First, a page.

By the way, in another God-beat related story, Sen. John “JFK” Kerry did not push the Communion envelope by marching, although journalists noticed that several members of his family did so. In addition to its steady drumbeat of anti-President Bush references, almost all coverage of the march clearly served as a major forum for Kerry campaign organizers.

The Chicago Tribune story made it clear that there were religious events linked to the march, from the Catholics for a Free Choice protest at the Vatican Embassy to a “Prayerfully Pro-Choice Interfaith Worship Service” at the U.S. Capitol Reflecting Pool featuring leaders from a number of progressive folks — Episcopal, Jewish, Unitarian Universalist, United Methodist, United Church of Christ and others. What did they have to say?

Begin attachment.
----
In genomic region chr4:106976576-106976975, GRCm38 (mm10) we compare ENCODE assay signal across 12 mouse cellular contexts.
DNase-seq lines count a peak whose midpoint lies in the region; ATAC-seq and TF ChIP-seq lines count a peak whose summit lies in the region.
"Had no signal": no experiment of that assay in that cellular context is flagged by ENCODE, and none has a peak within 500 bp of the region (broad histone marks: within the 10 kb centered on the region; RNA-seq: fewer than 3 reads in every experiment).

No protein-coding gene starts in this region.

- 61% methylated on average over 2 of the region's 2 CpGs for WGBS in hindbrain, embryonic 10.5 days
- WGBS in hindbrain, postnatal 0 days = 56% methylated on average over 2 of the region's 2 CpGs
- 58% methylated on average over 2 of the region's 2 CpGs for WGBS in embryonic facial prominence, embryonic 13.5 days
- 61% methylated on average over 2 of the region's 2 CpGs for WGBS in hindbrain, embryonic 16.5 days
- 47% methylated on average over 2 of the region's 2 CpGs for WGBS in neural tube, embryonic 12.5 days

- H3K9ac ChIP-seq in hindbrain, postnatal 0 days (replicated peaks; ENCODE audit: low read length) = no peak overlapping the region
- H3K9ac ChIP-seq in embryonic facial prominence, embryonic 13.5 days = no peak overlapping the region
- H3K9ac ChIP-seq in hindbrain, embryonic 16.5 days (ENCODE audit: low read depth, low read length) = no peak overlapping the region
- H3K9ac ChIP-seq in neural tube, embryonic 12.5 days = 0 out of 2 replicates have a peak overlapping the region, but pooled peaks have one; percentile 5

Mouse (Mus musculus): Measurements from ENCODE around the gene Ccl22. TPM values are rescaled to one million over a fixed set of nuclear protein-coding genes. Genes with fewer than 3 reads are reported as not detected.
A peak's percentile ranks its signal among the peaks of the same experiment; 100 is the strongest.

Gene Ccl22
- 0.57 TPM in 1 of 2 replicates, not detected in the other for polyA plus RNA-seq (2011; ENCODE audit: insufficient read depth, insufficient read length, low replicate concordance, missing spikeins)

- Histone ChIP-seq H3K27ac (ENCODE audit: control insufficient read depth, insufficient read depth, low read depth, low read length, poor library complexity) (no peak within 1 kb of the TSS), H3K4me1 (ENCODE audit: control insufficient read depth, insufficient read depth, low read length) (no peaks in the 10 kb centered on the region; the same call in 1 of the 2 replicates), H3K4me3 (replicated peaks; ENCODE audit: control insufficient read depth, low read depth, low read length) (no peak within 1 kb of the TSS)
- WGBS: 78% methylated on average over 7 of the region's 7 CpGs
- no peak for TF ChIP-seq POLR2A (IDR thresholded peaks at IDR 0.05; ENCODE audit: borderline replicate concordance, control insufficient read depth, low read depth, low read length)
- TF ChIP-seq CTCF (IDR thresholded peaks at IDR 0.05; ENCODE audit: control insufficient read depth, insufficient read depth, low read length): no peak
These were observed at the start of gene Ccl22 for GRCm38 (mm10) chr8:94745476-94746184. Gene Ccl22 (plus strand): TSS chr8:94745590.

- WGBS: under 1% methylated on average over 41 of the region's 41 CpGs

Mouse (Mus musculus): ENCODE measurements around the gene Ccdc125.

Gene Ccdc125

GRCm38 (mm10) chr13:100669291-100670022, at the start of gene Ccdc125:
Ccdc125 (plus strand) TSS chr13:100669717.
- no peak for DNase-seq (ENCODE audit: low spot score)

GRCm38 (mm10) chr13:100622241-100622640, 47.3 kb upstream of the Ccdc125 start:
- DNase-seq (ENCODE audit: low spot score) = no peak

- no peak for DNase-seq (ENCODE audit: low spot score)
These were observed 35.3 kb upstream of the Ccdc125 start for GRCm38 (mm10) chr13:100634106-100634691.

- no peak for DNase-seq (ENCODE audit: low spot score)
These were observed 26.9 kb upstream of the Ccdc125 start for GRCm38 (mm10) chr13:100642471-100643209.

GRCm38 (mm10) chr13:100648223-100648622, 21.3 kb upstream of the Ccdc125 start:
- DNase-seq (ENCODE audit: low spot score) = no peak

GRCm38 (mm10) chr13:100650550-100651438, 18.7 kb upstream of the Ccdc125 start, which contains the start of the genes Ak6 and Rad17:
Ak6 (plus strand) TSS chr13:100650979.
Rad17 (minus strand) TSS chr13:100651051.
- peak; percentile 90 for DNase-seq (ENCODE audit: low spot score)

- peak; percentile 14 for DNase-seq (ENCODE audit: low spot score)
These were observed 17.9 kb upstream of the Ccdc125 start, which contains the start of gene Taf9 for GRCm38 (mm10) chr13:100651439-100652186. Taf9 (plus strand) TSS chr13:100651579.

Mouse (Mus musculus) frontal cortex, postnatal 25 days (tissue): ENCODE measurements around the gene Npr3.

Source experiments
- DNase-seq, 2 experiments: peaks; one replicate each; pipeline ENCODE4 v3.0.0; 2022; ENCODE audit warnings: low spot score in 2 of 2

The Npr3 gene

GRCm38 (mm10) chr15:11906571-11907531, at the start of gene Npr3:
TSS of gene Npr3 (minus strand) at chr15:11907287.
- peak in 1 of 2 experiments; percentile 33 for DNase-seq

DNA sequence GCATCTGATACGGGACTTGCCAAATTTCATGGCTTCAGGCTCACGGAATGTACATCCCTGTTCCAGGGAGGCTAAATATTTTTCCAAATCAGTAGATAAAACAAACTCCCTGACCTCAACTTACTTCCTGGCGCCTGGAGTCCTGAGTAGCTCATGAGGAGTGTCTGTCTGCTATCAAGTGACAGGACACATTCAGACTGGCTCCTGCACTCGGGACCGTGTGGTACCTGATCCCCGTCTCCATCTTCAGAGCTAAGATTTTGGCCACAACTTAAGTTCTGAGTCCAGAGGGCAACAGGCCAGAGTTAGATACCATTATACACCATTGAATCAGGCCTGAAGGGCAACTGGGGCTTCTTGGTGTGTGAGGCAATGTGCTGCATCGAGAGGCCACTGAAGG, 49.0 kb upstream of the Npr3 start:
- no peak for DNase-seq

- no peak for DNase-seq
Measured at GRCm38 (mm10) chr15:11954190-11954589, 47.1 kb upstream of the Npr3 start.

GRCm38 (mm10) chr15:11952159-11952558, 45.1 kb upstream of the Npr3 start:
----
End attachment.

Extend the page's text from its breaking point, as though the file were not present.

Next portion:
In the Chicago Tribune article, one conservative United Methodist leader noted that the media often ignore these events, perhaps to offer a “sanitized” account that overlooks the “radical element” in these religious coalitions that sees “abortion as a good.” This may have been a reference to the ex-Catholic priest Daniel Maguire, author of “Sacred Choices: The Right to Contraception and Abortion in Ten World Religions.”

Maguire is on a three-year leave of absence from teaching ethics at Marquette University in Milwaukee to combat what he sees as misinformation about how world religions view abortion and contraception. Through the Sacred Choices Initiative, a campaign of a group of international scholars called the Religious Consultation on Population, Reproductive Health and Ethics, he hopes to spread the word that all major religions have elements that have supported a woman’s right to choose.

“There’s a big lie out there — that religions are all anti-choice,” Maguire said.

Was Maguire at march? Did he speak at the interfaith service? I, for one, would like to know what he had to say. The same goes for Sister Donna Quinn and her nuns.